Japan takes the view that the only exception to the mandatory rule of individual dumping margins established in the first sentence of Article 6.10 of the AD Agreement is that set out in the second sentence, i.e. where the number of known exporters or producers is so large as not to allow for individual calculations. However, Japan notes that neither this nor any other provision of the AD Agreement sets forth any explicit criteria to identify an exporter or a producer. Japan considers that the importing Member has a certain amount of discretion to define the meaning of these terms. Japan notes, in this regard, the report of the panel in Korea – Certain Paper, and asserts that, depending on the particular facts of a given case, the authority may find that a group of multiple legal entities constitutes a single exporter. However, Japan distinguishes this question from the obligation to determine an individual margin of dumping for the exporter. Once the authority determines what constitutes an "exporter", Japan considers that the obligation to determine individual margins of dumping applies with respect to the exporters so identified, and individual margins of dumping for such exporters must be calculated unless the exception in the second sentence of Article 6.10 applies. Japan notes that Article 9(5) of the Basic AD Regulation appears to set criteria to identify individual exporters in the context of investigations involving non-market economies. Japan does not take any position whether the specific criteria set forth in Article 9(5) of the Basic AD Regulation would be consistent with Article 6.10 of the AD Agreement, and requests that the Panel carefully review how the criteria in Article 9(5) of the Basic AD Regulation function in antidumping investigations in light the mandatory rule and exception in Article 6.10.275

(iv) Turkey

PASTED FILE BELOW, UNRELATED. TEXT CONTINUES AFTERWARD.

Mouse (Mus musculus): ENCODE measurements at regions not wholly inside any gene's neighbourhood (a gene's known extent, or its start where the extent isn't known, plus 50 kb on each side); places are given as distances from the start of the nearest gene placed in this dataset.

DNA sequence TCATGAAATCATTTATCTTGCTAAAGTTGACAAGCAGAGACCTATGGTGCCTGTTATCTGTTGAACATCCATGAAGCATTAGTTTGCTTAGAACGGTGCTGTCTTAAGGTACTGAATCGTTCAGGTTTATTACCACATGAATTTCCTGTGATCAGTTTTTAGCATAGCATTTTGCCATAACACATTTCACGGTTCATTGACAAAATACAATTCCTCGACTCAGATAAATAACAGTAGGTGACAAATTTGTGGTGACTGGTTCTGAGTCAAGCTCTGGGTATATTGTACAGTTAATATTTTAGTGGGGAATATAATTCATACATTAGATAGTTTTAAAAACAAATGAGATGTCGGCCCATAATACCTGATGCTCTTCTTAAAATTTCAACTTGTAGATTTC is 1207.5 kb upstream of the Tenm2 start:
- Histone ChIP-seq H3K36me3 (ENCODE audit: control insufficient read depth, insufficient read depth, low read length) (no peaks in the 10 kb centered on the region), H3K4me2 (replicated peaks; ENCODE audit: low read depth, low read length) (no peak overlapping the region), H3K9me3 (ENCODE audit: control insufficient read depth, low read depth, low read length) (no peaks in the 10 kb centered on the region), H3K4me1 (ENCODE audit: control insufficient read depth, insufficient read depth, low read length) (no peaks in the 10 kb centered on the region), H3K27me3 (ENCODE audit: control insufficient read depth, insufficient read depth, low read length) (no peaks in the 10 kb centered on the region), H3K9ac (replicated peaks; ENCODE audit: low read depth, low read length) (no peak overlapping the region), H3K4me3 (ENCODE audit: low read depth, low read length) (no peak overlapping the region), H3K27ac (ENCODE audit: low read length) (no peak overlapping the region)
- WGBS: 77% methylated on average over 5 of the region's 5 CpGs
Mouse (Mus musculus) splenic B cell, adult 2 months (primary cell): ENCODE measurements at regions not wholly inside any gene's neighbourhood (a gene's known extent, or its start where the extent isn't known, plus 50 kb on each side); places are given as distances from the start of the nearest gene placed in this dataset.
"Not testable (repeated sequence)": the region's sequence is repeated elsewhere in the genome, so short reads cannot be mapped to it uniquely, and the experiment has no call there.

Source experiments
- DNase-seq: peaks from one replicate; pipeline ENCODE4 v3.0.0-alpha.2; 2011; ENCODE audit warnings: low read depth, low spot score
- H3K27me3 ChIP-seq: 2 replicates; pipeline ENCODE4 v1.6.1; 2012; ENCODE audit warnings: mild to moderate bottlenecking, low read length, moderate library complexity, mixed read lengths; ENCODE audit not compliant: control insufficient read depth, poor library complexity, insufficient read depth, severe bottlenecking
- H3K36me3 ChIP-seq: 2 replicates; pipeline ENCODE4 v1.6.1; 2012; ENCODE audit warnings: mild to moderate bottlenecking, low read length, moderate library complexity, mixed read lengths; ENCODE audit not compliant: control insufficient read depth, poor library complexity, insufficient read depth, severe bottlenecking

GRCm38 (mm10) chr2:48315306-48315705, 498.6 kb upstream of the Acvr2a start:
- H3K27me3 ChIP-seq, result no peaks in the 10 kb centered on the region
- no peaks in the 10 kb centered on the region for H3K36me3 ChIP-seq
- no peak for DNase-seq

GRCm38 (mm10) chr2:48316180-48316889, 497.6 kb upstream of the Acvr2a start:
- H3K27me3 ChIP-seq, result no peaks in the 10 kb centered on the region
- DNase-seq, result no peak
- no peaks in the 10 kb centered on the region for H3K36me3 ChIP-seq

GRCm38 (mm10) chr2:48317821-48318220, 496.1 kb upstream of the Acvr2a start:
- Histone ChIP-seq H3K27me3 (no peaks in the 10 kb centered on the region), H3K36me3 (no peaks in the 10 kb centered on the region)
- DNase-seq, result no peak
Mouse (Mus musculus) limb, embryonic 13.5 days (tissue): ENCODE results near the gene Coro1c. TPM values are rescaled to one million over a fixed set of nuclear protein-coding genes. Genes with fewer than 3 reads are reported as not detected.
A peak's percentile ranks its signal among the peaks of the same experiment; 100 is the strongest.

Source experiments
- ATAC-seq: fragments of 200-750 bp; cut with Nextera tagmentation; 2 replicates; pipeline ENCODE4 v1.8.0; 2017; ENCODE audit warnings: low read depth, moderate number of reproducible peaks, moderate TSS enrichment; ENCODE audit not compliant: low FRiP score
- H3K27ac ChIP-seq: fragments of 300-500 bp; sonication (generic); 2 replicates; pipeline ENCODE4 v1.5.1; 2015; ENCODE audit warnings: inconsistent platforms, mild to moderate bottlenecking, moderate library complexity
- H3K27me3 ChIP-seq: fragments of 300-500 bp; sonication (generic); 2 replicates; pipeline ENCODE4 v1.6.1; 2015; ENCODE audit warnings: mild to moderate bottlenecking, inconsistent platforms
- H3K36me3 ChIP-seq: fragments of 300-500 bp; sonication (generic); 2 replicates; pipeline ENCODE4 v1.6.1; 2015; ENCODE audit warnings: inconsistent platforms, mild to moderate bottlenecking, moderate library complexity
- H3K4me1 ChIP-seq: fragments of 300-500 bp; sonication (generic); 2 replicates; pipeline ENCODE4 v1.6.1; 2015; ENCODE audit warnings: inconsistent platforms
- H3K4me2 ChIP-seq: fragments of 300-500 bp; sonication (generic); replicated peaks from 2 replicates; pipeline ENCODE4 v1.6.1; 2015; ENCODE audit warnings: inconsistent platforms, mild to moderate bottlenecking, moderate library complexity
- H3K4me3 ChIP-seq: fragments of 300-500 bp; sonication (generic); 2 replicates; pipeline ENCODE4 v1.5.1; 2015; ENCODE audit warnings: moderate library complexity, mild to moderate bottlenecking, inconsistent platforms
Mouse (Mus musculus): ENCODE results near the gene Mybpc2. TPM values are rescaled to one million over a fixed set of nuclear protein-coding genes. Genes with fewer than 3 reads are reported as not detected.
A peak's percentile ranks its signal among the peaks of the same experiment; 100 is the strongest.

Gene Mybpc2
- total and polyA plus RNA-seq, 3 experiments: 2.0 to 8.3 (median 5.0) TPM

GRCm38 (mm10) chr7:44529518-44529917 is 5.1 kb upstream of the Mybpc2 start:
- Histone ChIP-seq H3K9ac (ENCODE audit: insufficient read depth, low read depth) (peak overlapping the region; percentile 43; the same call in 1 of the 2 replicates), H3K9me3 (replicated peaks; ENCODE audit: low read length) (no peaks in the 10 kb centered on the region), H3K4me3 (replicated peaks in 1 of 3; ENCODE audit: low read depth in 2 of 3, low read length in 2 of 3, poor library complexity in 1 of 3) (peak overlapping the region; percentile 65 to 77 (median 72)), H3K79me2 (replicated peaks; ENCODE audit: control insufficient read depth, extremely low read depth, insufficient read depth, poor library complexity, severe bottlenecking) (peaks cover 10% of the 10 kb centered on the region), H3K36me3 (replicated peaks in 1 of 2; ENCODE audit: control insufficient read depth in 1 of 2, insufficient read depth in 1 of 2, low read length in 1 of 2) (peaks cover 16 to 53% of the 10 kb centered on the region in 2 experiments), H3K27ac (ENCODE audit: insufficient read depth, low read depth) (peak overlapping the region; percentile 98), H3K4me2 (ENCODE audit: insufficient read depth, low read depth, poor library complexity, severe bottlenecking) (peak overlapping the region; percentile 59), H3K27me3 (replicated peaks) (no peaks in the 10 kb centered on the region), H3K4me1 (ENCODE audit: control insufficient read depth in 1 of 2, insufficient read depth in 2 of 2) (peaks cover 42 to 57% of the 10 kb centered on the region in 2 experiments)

7.79.
Turkey takes the view that, under the first sentence of Article 6.10 of the AD Agreement, individual treatment is a general rule, and the second sentence of Article 6.10 is an exception to the general rule allowed where sampling is used. Turkey considers that sampling may not be the sole exception to the general rule envisaged in Article 6.10 of the AD Agreement. According to Turkey, the AD Agreement contains rules for economies operating under market economy conditions. Given that there are no specific rules or exceptions provided in the AD Agreement for economies that are not operating under market economy conditions, Turkey believes that it would not be appropriate to look for a non-market economy exception in Article 6.10 itself. However, Turkey considers it is expected that there will be exceptions to the general rules on the calculation of normal value and export price for NMEs, referring in this regard to the second Ad Note to Article VI:1 of the GATT 1994 and China's Accession Protocol. In Turkey's view, it is acknowledged by WTO Members that China is not operating under full market economy conditions yet, and both domestic and export sales prices are not freely determined by market economy forces, and it is therefore reasonable to disregard export sales prices as well as domestic sales prices. Moreover, Turkey considers that previous panel and Appellate Body reports demonstrate that it is not inconsistent with Article 6.10 of the AD Agreement to treat distinct legal entities as a single entity if the conditions so require. Turkey also considers that sampling is not the only exception to the general rule in Article 6.10, first sentence, and there could be other situations, including circumstances where thresholds are set for individual treatment, in which the investigating authorities may not determine individual margin of dumping and accordingly, individual anti-dumping duties for each known exporter or producer. Consequently, Turkey considers that a Member can legally set out a threshold reflecting special circumstances in terms of the variables affecting production, sales and prices to provide IT under Article 6.10.276